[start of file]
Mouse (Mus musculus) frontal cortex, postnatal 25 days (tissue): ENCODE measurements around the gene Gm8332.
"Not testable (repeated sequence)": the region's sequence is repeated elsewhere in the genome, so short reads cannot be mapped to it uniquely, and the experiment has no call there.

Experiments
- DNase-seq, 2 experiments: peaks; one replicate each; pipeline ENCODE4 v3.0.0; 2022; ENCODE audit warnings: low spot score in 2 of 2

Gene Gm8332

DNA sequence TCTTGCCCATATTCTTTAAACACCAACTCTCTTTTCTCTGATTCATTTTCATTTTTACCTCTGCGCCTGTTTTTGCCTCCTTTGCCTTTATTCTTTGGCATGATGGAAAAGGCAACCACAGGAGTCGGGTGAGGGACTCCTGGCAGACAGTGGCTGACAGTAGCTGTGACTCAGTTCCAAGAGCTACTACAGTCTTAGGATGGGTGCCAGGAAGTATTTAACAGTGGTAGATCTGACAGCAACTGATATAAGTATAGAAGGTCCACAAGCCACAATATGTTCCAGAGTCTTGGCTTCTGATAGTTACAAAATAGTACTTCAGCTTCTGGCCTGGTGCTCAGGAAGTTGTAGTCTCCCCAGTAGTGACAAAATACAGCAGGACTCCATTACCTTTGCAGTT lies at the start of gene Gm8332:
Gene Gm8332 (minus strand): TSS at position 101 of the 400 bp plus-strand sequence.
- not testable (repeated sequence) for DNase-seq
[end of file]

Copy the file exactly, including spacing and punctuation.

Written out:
Mouse (Mus musculus) frontal cortex, postnatal 25 days (tissue): ENCODE measurements around the gene Gm8332.
"Not testable (repeated sequence)": the region's sequence is repeated elsewhere in the genome, so short reads cannot be mapped to it uniquely, and the experiment has no call there.

Experiments
- DNase-seq, 2 experiments: peaks; one replicate each; pipeline ENCODE4 v3.0.0; 2022; ENCODE audit warnings: low spot score in 2 of 2

Gene Gm8332

DNA sequence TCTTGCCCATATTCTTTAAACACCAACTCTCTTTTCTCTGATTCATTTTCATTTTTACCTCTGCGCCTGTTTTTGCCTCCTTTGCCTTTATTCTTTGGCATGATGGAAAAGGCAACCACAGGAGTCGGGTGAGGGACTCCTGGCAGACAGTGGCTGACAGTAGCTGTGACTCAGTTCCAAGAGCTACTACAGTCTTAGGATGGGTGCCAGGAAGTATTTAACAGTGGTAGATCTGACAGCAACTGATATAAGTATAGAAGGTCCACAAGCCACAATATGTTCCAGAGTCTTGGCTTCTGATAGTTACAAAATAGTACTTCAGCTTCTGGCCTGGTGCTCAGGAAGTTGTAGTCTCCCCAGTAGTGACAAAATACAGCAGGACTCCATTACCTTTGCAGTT lies at the start of gene Gm8332:
Gene Gm8332 (minus strand): TSS at position 101 of the 400 bp plus-strand sequence.
- not testable (repeated sequence) for DNase-seq